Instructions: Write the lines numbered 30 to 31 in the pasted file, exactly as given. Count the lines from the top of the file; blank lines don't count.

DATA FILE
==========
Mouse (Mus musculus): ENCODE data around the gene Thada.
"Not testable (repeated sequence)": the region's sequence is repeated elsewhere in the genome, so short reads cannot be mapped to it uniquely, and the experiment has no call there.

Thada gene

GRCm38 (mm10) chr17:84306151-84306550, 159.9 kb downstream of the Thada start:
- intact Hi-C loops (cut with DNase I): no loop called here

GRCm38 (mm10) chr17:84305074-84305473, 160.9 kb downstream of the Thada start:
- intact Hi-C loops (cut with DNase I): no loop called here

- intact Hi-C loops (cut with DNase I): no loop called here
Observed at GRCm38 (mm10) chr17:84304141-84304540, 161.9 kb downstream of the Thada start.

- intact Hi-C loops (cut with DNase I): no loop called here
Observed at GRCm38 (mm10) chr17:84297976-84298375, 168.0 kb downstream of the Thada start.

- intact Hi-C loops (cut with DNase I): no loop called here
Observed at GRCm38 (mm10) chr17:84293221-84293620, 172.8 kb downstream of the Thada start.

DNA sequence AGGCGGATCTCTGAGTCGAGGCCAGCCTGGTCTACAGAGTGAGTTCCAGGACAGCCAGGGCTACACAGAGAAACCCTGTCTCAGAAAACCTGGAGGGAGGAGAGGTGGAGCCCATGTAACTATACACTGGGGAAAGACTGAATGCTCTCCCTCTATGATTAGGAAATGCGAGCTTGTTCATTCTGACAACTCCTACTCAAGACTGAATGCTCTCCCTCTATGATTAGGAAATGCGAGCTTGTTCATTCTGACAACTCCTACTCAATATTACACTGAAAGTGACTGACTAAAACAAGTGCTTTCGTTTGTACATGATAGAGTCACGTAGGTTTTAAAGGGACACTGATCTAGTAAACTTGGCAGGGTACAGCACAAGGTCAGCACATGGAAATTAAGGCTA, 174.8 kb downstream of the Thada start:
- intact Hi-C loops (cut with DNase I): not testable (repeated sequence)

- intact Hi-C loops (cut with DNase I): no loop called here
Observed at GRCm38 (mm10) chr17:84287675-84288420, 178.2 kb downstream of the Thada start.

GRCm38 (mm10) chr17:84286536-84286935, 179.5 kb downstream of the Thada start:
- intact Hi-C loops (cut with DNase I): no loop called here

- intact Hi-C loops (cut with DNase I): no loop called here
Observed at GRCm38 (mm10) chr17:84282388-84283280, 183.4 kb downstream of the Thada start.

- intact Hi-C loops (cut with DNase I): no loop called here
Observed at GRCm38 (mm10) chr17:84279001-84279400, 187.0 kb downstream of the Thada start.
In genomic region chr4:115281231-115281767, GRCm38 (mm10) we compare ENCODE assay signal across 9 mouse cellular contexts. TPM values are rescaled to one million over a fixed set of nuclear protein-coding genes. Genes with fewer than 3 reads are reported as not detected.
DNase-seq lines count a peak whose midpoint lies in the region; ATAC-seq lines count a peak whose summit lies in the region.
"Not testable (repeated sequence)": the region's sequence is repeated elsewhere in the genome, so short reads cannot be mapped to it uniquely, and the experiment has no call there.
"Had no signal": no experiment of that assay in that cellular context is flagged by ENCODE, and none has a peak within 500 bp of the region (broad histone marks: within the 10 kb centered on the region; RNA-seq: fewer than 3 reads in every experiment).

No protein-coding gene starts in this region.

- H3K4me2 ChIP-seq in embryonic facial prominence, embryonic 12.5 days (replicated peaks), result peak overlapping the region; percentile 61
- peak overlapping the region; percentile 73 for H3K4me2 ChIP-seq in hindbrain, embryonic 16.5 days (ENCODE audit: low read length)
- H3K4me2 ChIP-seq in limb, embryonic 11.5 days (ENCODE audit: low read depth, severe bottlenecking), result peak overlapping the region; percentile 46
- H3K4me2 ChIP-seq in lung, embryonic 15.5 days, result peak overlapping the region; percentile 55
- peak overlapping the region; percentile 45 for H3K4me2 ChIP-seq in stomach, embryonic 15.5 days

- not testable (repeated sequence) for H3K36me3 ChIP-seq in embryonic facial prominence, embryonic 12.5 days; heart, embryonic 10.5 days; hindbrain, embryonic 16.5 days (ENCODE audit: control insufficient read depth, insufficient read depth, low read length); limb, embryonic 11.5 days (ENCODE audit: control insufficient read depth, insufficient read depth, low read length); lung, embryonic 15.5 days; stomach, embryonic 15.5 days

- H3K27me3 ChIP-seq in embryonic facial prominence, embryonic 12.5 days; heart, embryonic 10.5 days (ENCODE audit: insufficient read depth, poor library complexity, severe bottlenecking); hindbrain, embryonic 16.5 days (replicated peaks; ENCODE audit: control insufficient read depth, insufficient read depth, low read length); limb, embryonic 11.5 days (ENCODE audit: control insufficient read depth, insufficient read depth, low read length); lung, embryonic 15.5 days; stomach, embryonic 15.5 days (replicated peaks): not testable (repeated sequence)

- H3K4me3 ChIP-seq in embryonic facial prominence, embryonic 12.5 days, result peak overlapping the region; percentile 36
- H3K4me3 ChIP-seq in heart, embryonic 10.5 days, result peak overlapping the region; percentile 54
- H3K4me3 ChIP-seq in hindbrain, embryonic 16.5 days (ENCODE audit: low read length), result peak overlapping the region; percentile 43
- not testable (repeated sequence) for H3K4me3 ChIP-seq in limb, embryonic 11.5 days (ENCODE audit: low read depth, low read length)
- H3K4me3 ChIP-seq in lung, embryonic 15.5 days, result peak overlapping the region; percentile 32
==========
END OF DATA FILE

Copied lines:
- peak overlapping the region; percentile 73 for H3K4me2 ChIP-seq in hindbrain, embryonic 16.5 days (ENCODE audit: low read length)
- H3K4me2 ChIP-seq in limb, embryonic 11.5 days (ENCODE audit: low read depth, severe bottlenecking), result peak overlapping the region; percentile 46